The Derek Williams Trust Artes Mundi Purchase Prize
A further strand of our activity related to our biennial exhibition is the Derek Williams Trust Artes Mundi Purchase Prize. Working alongside our partner, the National Museum Cardiff, and an invited juror, this award is to acquire a work by one or more of the shortlisted artists from our exhibitions for the Amgueddfa Cymru-National Museum Wales. As such it forms a lasting legacy toward the genesis of a national collection of contemporary visual art for Wales.
Canadian/ Egyptian artist Anna Boghiguian was the recipient of the Derek Williams Trust Artes Mundi Purchase Prize in 2018.
Welsh artist Bedwyr Williams was awarded the Derek Williams Trust Artes Mundi Purchase Prize in 2016.
Icelandic artist Ragnar Kjartansson draws on the histories of film, music, theatre, visual culture and literature to develop video installations, durational performances (sometimes lasting hours or weeks), drawing and painting.
Tania Bruguera consciously rejects the use of the gallery space and through an interdisciplinary practice spanning installation, social intervention and most prominently performance, explores the role art can play in daily political life, bringing light to the individual’s understanding of self as part of a collective historical and contemporary social memory.
Based in Moscow, Olga Chernysheva produces work in which her subjects are observed negotiating a turbulent society where the sense of a shared future has disappeared.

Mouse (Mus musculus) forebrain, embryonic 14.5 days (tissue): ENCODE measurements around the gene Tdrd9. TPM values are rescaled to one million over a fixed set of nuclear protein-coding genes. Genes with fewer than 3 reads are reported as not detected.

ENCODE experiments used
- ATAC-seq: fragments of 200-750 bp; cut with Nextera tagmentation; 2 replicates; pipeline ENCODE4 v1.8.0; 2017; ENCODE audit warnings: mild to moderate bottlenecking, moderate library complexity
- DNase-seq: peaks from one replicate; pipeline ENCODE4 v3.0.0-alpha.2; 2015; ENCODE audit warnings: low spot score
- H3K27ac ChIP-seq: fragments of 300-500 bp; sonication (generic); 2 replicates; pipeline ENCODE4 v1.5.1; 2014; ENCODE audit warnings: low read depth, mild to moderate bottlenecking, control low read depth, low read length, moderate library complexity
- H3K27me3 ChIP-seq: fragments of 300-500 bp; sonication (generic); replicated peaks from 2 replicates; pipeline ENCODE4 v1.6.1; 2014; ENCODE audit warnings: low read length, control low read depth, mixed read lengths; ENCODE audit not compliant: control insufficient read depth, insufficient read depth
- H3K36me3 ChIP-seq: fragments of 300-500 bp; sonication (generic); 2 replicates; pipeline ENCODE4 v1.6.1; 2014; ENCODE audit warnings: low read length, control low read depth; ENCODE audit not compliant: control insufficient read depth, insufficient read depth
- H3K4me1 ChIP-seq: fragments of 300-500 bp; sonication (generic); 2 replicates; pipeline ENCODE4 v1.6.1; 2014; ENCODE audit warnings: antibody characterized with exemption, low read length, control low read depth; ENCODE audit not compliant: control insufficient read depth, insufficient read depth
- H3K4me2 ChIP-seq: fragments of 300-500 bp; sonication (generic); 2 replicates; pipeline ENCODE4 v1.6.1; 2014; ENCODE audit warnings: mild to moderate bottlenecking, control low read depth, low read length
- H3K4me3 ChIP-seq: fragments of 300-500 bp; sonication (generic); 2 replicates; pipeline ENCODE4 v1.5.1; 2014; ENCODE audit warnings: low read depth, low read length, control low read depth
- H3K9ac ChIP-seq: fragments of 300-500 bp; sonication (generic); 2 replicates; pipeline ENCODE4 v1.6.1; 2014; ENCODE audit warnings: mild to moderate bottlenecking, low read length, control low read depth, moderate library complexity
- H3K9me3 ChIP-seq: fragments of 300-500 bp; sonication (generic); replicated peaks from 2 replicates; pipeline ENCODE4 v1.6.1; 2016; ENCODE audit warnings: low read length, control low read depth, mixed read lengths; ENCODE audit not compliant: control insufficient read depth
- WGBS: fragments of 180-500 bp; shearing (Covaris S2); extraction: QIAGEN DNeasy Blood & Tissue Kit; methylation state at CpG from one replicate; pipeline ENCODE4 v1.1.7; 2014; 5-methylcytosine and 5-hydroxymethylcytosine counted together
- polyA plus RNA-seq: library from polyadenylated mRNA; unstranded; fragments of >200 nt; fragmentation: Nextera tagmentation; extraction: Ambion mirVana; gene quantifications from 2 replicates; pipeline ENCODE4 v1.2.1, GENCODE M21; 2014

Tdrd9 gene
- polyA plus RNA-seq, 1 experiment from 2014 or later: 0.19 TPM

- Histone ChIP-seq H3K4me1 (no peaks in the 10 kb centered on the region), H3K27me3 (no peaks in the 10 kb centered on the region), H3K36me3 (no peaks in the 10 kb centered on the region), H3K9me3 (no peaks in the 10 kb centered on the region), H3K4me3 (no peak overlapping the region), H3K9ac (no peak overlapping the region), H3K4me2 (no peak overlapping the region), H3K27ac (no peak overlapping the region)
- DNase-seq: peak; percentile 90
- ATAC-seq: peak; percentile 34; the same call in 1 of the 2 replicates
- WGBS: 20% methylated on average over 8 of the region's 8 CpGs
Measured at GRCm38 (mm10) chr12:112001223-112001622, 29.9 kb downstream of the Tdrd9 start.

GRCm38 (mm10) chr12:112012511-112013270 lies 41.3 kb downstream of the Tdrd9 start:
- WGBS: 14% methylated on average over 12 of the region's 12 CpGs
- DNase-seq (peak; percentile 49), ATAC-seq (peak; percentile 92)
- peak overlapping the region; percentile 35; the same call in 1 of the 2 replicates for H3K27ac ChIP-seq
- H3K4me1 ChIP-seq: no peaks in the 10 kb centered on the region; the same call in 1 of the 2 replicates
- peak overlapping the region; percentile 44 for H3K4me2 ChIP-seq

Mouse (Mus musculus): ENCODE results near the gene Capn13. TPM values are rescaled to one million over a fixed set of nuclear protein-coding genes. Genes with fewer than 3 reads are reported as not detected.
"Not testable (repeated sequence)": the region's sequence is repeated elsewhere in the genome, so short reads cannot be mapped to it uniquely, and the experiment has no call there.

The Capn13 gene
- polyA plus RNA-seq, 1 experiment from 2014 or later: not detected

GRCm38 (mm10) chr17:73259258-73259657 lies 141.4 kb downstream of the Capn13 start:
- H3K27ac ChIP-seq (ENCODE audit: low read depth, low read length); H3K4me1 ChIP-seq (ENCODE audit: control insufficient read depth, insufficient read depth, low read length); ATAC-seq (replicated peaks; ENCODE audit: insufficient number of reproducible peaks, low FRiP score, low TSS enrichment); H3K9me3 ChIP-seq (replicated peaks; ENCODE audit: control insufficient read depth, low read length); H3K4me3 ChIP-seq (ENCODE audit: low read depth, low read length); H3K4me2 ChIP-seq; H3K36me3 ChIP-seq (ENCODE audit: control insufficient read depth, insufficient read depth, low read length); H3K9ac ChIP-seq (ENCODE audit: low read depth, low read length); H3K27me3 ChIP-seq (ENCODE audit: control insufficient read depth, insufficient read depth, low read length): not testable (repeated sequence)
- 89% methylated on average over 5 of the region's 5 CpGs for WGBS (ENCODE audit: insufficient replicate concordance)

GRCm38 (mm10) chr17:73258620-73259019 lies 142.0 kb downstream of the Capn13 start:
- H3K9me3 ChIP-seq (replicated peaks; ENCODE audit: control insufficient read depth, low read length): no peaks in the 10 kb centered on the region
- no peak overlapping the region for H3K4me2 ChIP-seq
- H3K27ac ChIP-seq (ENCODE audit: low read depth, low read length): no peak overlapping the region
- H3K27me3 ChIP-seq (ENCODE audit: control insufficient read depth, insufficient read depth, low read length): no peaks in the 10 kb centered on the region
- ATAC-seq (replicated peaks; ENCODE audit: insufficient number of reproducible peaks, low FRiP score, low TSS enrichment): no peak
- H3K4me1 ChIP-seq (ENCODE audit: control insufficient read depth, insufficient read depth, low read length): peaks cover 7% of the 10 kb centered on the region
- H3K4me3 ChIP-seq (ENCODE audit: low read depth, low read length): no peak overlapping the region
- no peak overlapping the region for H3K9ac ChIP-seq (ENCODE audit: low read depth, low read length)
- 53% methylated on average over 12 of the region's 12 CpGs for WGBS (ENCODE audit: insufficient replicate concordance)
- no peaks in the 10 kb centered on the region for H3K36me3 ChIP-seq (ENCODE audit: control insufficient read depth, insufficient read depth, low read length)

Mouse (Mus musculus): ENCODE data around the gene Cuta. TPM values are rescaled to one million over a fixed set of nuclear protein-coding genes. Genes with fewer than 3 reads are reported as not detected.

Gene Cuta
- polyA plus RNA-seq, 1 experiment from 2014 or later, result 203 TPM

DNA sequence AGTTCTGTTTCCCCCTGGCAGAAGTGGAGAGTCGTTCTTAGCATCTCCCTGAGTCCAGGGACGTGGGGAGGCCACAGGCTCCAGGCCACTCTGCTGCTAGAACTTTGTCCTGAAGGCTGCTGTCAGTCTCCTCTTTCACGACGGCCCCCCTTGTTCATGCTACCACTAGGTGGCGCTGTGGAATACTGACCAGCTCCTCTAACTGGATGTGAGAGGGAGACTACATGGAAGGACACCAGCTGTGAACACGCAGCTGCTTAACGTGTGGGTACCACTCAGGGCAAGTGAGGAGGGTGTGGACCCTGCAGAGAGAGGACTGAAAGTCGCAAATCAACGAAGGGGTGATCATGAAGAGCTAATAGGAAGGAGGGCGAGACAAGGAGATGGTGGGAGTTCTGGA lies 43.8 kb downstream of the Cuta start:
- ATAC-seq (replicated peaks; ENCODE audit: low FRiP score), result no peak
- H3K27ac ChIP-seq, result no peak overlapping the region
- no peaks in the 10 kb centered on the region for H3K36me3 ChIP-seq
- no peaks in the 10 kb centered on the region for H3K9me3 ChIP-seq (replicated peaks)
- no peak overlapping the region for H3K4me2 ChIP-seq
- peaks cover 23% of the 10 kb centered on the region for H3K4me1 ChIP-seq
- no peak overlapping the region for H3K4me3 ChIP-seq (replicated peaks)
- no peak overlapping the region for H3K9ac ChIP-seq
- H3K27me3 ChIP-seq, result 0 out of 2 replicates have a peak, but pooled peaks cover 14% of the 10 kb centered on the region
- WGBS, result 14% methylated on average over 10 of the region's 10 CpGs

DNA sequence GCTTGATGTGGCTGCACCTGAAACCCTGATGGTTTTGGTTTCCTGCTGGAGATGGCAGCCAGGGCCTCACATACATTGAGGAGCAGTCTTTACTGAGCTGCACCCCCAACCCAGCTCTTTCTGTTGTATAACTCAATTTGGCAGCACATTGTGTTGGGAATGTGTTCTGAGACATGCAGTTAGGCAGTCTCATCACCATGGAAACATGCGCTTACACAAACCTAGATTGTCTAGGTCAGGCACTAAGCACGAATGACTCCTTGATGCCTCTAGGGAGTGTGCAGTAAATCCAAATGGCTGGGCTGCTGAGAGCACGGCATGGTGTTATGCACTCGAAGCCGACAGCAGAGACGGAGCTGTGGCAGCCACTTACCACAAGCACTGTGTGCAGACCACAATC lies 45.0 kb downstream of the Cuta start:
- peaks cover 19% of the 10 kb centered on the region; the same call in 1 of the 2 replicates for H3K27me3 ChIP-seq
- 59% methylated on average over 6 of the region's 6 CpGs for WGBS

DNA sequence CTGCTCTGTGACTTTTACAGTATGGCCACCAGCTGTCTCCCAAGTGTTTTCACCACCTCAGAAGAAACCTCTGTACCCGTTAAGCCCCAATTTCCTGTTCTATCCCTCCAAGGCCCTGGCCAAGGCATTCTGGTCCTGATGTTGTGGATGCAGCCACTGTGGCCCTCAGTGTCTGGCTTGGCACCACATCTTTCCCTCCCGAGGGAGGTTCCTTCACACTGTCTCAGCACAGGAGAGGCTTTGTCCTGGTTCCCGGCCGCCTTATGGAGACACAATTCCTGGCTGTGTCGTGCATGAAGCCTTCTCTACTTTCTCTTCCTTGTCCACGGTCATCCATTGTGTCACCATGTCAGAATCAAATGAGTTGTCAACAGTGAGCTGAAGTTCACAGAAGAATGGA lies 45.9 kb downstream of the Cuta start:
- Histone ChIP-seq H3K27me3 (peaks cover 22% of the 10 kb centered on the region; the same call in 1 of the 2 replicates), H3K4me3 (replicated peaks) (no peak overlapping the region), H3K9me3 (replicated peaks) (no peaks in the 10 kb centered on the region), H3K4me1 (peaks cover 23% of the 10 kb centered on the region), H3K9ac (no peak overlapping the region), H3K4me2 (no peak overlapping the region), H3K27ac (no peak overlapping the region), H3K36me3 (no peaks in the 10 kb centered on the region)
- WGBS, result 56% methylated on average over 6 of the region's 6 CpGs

Alongside Mircea Cantor, Lida Abdul also had her video work The Tree (2005) acquired as one of the winners of the Derek Williams Trust Artes Mundi Purchase Prize during Artes Mundi 3. The documentary centres on a discussion between young men reflecting on their reason for cutting down a tree that is still alive and bearing fruits. They explain that because it was the site of many hangings, it had to be destroyed.
Alongside Lida Abdul, Mircea Cantor was awarded the Derek Williams Trust Artes Mundi Purchase Prize in 2011 and his sculpture Diamond Corn (2005) in glass crystal was acquired for the collection.
Mauricio Dias & Walter Riedweg
Alongside Eija-Liisa Ahtila, Mauricio Dias & Walter Riedweg also had their work acquired as one of the winners of the Derek Williams Trust Artes Mundi Purchase Prize during Artes Mundi 2. Their single channel video work, Throw (2004) documents ‘the everyday rebellion of the little man’, as citizens of Helsinki were invited to throw anything they liked at a sheet of glass.
In addition to being the recipient of the Artes Mundi 2 Prize in 2006, Finnish artist Eija-Liisa Ahtila also had her four-channel video work, The Hour of Prayer (2005) acquired for the contemporary collection of the National Museum Wales as the winner of the Artes Mundi Derek Williams Trust Purchase Prize. Based on the artist's own life, it tells the story of death entering a house and of the process of dealing with grief through a sequence of events that begin in New York during a winter storm in January and end in Benin, West Africa, eleven months later.
Best known for producing digital video and lens-based media installations, Berni Searle’s “performative” works may be seen as a series of ongoing explorations around issues of self-representation, personal and collective identity. Her film work, Snow White (2001) was the first piece acquired through the Derek Williams Trust Artes Mundi Purchase Prize.